The lander Philae, currently attached to the European Space Agency spacecraft Rosetta, will make its descent towards the surface of the nucleus of Comet 67P/Churyumov-Gerasimenko in early November. Five potential landing sites have now been selected, based on information collected during the first two weeks of observation from a distance of roughly 100 kilometers. This selection is based on flight dynamics constraints (both for orbiter and lander), communication opportunities (between Rosetta and Philae), illumination conditions (battery charging, overheating), surface characteristics (we do not want to land in pits, on boulders, on steep slopes or rough terrain), and last but not least – scientific relevance.
Overview of the nucleus of Comet 67P/Churyumov-Gerasimenko and location of the five potential landing sites. The nucleus is about 4 kilometers across. Credits: ESA/Rosetta/MPS for OSIRIS Team MPS/UPD/LAM/IAA/SSO/INTA/UPM/DASP/IDA
The potential landing sites have been labeled A, B, C, I, and J. Two of the sites, A and C, are located on the larger of the two lobes. The other three, B, I and J, are located on the smaller lobe. The labeling does not reflect any particular order of importance at this stage. The task now is to study the five sites in more detail, as Rosetta gradually approaches to within 30 kilometers of the nucleus. A decision on a primary landing site, as well as a backup, will be made on September 14. Whether to go for the primary or the secondary site will be determined whilst moving to within 20 kilometers of the nucleus, and a final decision will be made on October 14, roughly a month before the actual landing.
As a comet scientist, deeply involved in the Rosetta mission, this is a time of adventure, fascination, and the sense of discovery of something fundamentally important about our Solar System – but it also means long working hours, and not too much sleep. Which is why I have not been able to update this blog as often as I would like to – but with images like these, who can complain!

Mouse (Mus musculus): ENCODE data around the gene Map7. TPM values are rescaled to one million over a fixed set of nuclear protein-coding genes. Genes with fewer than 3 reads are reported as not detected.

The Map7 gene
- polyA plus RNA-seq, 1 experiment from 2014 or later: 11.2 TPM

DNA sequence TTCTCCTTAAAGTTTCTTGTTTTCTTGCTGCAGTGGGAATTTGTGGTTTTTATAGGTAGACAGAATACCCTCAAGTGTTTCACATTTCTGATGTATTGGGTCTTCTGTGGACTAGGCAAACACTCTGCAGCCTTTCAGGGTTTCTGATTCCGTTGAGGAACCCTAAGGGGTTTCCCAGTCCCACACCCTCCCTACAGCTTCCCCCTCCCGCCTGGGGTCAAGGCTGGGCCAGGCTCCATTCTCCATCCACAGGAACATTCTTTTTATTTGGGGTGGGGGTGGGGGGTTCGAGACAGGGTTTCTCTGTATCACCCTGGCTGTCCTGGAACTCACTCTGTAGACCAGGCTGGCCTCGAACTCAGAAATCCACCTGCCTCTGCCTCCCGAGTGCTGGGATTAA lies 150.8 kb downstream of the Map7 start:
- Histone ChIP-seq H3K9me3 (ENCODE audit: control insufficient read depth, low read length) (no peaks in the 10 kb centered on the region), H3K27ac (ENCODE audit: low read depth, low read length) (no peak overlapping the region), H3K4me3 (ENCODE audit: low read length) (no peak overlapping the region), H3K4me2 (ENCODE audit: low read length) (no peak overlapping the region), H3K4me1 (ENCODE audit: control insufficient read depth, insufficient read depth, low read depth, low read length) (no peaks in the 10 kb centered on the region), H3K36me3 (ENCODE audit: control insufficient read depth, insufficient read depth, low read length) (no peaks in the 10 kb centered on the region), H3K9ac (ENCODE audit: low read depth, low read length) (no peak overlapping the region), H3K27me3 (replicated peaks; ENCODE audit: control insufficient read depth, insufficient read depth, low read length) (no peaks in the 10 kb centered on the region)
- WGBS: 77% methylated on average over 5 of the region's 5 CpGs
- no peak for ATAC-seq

Site A is located on the larger lobe, with a good view of the smaller lobe. The terrain between the two lobes is likely the source of some outgassing. Credits: ESA/Rosetta/MPS for OSIRIS Team MPS/UPD/LAM/IAA/SSO/INTA/UPM/DASP/IDA
Site B, within the crater-like structure on the smaller lobe, has a flat terrain and is thus considered relatively safe for landing. However, boulders and illumination conditions may pose a problem. Credits: ESA/Rosetta/MPS for OSIRIS Team MPS/UPD/LAM/IAA/SSO/INTA/UPM/DASP/IDA
Site C is located on the larger lobe and is well illuminated but rich in surface features that potentially can make a landing risky. Credits: ESA/Rosetta/MPS for OSIRIS Team MPS/UPD/LAM/IAA/SSO/INTA/UPM/DASP/IDA
Site I is a relatively flat area on the smaller lobe, but higher-resolution imaging is needed to assess the extent of the rough terrain. Credits: ESA/Rosetta/MPS for OSIRIS Team MPS/UPD/LAM/IAA/SSO/INTA/UPM/DASP/IDA
Site J is similar to site I, and also on the smaller lobe, offering interesting surface features and good illumination. Credits: ESA/Rosetta/MPS for OSIRIS Team MPS/UPD/LAM/IAA/SSO/INTA/UPM/DASP/IDA
The scientific imaging system OSIRIS was built by a consortium led by the Max Planck Institute for Solar System Research (Germany) in collaboration with CISAS, University of Padova (Italy), the Laboratoire d’Astrophysique de Marseille (France), the Instituto de Astrofísica de Andalucia, CSIC (Spain), the Scientific Support Office of the European Space Agency (The Netherlands), the Instituto Nacional de Técnica Aeroespacial (Spain), the Universidad Politéchnica de Madrid (Spain), the Department of Physics and Astronomy of Uppsala University (Sweden), and the Institute of Computer and Network Engineering of the TU Braunschweig (Germany). OSIRIS was financially supported by the national funding agencies of Germany (DLR), France (CNES), Italy (ASI), Spain (MEC), and Sweden (SNSB) and the ESA Technical Directorate.